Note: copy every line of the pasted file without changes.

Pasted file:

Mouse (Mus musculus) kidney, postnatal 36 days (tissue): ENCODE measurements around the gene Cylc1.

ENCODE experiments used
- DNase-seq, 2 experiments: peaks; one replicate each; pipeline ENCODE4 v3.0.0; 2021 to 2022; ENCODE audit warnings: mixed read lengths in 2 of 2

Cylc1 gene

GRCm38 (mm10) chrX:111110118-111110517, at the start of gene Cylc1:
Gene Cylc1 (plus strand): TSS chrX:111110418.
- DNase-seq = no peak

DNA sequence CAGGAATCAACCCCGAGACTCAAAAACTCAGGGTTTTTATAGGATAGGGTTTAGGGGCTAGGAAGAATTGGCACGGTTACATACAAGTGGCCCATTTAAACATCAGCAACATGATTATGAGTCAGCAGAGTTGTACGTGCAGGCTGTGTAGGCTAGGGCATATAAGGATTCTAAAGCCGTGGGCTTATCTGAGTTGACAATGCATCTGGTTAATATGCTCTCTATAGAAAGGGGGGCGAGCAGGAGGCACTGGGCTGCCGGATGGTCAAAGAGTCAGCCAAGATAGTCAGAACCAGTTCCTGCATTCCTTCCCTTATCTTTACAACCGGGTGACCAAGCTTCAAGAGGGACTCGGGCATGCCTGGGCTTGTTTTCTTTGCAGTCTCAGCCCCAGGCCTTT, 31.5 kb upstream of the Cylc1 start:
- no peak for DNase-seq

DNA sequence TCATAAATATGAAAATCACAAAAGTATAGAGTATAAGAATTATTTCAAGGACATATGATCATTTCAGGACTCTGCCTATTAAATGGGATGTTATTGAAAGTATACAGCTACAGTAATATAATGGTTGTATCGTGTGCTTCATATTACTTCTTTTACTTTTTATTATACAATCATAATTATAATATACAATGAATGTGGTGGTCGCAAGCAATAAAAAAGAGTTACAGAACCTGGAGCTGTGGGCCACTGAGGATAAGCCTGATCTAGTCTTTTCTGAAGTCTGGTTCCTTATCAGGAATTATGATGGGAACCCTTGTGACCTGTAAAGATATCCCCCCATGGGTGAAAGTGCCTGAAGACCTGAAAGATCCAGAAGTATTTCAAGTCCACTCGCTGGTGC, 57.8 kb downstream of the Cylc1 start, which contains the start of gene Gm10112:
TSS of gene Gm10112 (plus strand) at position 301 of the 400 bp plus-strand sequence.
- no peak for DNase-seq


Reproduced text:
Mouse (Mus musculus) kidney, postnatal 36 days (tissue): ENCODE measurements around the gene Cylc1.

ENCODE experiments used
- DNase-seq, 2 experiments: peaks; one replicate each; pipeline ENCODE4 v3.0.0; 2021 to 2022; ENCODE audit warnings: mixed read lengths in 2 of 2

Cylc1 gene

GRCm38 (mm10) chrX:111110118-111110517, at the start of gene Cylc1:
Gene Cylc1 (plus strand): TSS chrX:111110418.
- DNase-seq = no peak

DNA sequence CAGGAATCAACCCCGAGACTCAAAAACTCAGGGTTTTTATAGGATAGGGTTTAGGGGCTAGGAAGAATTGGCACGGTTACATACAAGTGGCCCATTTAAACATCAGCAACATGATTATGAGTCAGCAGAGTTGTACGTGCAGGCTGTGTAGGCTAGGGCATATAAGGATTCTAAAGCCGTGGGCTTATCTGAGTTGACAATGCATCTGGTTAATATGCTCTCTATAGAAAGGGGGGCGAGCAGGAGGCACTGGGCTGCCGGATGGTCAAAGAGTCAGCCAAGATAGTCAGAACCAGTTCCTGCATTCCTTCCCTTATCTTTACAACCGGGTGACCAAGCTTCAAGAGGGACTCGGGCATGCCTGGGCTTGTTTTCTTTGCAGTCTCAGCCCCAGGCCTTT, 31.5 kb upstream of the Cylc1 start:
- no peak for DNase-seq

DNA sequence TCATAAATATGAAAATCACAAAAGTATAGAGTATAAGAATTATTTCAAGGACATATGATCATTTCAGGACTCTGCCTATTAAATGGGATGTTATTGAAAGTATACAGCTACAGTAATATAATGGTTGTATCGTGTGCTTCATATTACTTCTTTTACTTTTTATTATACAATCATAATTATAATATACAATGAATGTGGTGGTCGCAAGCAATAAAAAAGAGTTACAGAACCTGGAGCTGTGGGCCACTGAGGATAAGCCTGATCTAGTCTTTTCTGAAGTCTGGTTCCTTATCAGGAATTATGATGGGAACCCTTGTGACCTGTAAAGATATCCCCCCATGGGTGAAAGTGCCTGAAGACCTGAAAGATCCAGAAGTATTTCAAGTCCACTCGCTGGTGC, 57.8 kb downstream of the Cylc1 start, which contains the start of gene Gm10112:
TSS of gene Gm10112 (plus strand) at position 301 of the 400 bp plus-strand sequence.
- no peak for DNase-seq